It was all very straightforward really. Like me, Marc has been passionate about ancient Egypt since he was a small child, and over the years had watched numerous Egyptology documentaries. In some of these he saw me talking about the same things he was interested in too, so when he had the idea of Pharaoh back in 2018 and wanted an Egyptologist to work with, he found my contact details and emailed me. And although I receive numerous emails from people I have never met asking all manner of questions and offering all kinds of potential projects, his email was so full of obvious love for the subject I was immediately intrigued and wanted to know more. So, we had a skype call – which lasted for 4 hours! At this point it was obvious we had plenty to talk about, so he came over to the UK and we immediately began to collaborate.    


You have collaborated on numerous documentaries about ancient Egypt, but this is a completely different take on it. What attracted you to this project?

For two basic reasons. Although you describe Pharaoh as ‘a fictional project’ in the previous question, it is in fact deeply rooted in fact. It’s set over three thousand years ago in one of the most volatile periods in Egyptian history, and involves some extraordinary people a scriptwriter could never dream up, real people whose dramatic stories are tailor made for the screen. For we aren’t just talking about the usual line-up of heroic men and ‘decorative’ women, since our leading female characters are known to have wielded huge political power and taken an active part in battle. And while such characters are very little known outside the world of Egyptology, we have a huge amount of archaeological detail for so many of them – from their relationships to where they lived, what they wore, their likes and dislikes and so on. We even have the very people themselves since their bodies were preserved through mummification, allowing us to better understand how they had lived and also how they’d died. It’s all about adding layers of detail which have to be totally authentic, and that’s the second reason I was so attracted to this project – it allows me to work alongside Marc who is as committed to such details as I am, within a format which can really bring these ancient people to life. And while documentaries are certainly a great way to look at aspects of ancient Egypt, their brief format of a few hours at best doesn’t really allow for any expansion of either the detail or the broader concepts. So, within our series of 8 seasons of multiple episodes, the audience will truly be able to immerse themselves in the ‘real’ ancient Egypt, something which has never really been achieved before. And that really matters to both of us.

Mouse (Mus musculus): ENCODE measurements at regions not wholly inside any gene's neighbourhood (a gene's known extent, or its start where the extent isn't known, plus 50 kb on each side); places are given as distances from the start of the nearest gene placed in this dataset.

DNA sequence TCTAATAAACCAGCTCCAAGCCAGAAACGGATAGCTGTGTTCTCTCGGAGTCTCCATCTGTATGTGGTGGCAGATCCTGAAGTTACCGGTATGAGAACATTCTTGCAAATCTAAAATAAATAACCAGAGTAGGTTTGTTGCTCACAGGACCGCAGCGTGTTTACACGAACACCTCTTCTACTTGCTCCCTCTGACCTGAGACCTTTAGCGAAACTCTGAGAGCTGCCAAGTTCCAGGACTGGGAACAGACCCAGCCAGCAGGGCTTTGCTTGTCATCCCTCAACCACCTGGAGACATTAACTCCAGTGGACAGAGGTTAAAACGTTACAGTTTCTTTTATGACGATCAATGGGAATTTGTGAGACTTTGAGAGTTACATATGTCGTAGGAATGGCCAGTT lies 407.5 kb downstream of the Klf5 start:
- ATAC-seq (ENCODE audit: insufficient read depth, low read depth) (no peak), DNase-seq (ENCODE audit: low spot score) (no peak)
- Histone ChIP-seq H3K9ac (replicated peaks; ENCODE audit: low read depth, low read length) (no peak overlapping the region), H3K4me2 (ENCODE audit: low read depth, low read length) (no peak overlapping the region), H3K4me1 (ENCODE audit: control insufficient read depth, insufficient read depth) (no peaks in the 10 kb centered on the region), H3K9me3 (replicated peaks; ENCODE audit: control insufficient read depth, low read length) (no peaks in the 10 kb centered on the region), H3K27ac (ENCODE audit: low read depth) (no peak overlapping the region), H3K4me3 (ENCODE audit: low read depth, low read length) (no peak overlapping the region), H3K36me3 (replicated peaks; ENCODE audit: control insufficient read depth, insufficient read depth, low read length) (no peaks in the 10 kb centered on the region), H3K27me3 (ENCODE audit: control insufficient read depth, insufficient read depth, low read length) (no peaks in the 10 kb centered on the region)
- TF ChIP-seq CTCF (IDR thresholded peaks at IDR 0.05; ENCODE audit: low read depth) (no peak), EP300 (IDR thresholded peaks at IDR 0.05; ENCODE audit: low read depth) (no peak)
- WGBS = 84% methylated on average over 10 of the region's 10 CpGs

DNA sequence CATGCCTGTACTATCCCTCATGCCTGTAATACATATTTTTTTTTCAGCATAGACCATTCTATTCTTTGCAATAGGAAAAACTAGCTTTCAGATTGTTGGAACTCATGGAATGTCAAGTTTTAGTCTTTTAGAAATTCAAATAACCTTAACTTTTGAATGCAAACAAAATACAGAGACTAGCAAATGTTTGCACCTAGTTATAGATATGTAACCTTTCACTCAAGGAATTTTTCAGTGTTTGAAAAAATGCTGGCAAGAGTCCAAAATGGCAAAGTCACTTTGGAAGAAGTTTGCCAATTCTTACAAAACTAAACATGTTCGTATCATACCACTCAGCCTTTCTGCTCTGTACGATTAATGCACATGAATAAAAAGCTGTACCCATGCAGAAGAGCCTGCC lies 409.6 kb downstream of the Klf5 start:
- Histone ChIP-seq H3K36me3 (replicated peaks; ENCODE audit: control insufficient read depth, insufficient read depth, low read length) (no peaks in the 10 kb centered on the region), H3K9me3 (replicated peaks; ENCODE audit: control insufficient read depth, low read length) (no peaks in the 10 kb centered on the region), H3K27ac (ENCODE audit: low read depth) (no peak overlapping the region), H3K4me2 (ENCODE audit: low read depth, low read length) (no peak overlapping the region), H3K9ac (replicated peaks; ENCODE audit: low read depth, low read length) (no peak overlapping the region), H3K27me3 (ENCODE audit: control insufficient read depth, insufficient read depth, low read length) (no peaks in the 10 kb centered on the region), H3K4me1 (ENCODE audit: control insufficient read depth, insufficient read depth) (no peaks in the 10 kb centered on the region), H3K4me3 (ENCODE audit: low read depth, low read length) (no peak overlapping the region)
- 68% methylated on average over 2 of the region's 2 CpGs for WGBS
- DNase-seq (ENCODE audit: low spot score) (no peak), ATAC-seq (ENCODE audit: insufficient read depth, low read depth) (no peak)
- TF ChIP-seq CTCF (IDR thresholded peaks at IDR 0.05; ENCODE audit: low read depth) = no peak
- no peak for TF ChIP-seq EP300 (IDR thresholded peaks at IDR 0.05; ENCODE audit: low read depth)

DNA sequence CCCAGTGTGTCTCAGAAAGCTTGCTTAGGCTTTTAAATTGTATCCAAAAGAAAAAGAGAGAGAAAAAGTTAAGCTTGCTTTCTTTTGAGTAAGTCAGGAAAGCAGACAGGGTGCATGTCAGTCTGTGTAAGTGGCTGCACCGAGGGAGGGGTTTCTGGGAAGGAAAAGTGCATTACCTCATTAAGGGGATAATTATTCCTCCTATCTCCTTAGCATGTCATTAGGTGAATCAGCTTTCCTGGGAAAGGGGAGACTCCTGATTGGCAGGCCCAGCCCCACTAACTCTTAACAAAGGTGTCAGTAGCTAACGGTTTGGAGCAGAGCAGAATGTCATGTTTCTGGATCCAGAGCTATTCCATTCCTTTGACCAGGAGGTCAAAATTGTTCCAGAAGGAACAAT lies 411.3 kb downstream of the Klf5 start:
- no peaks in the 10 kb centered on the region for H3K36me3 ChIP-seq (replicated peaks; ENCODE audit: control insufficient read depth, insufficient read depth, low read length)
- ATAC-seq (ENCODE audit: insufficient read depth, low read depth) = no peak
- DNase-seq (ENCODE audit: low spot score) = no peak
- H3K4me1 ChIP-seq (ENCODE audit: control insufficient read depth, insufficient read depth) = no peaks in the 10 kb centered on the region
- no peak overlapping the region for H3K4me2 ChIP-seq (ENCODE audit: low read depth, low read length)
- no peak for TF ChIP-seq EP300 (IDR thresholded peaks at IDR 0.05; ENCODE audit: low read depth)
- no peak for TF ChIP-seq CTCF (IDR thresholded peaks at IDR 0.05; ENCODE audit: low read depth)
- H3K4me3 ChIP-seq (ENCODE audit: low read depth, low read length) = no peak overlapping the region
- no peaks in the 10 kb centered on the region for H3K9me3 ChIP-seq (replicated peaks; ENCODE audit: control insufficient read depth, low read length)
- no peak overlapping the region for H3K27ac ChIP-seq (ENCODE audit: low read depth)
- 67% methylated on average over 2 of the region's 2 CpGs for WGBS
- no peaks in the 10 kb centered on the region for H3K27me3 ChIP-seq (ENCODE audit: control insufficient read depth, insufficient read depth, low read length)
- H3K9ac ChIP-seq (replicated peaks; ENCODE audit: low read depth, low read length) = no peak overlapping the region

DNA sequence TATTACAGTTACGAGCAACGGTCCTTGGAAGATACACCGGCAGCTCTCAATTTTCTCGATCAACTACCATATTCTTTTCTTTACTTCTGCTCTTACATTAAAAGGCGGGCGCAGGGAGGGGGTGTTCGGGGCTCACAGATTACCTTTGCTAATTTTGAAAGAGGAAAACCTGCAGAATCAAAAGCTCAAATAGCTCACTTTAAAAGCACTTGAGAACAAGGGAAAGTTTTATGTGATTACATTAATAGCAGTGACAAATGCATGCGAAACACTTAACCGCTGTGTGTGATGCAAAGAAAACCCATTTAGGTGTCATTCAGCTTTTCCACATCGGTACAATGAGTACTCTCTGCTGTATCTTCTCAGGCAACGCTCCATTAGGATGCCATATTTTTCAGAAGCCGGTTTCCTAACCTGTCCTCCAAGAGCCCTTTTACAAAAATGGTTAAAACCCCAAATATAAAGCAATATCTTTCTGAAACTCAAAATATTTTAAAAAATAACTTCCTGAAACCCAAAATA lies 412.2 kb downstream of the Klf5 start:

In Pharaoh, you have also been involved in the script. You want to break the mold and give a different vision of a world based on dualities. That is sometimes difficult to understand in our current society. How do you approach the design of the series?

Yes, after a very short time discussing the project (and much to my surprise), Limmat made me co-creator with equal input as Marc. It’s certainly a new world for me, but that’s why we work so well together, Marc’s experience as a filmmaker combining with my input as an Egyptologist, and both of us sharing the same enormous passion for these ancient people and their impact on Egypt’s history. It’s a fascinating process of blending together the information published in books and academic papers with the less well-known evidence found on archaeological excavations, in museum storage and even by analysing ancient samples in the laboratory. As I said, it’s all about getting the details as accurate as possible while exploring the bigger picture, all of which come together to create an authentic ancient world. And while it might be a very different world to ours, it will be one the audience can really believe, and thereby understand.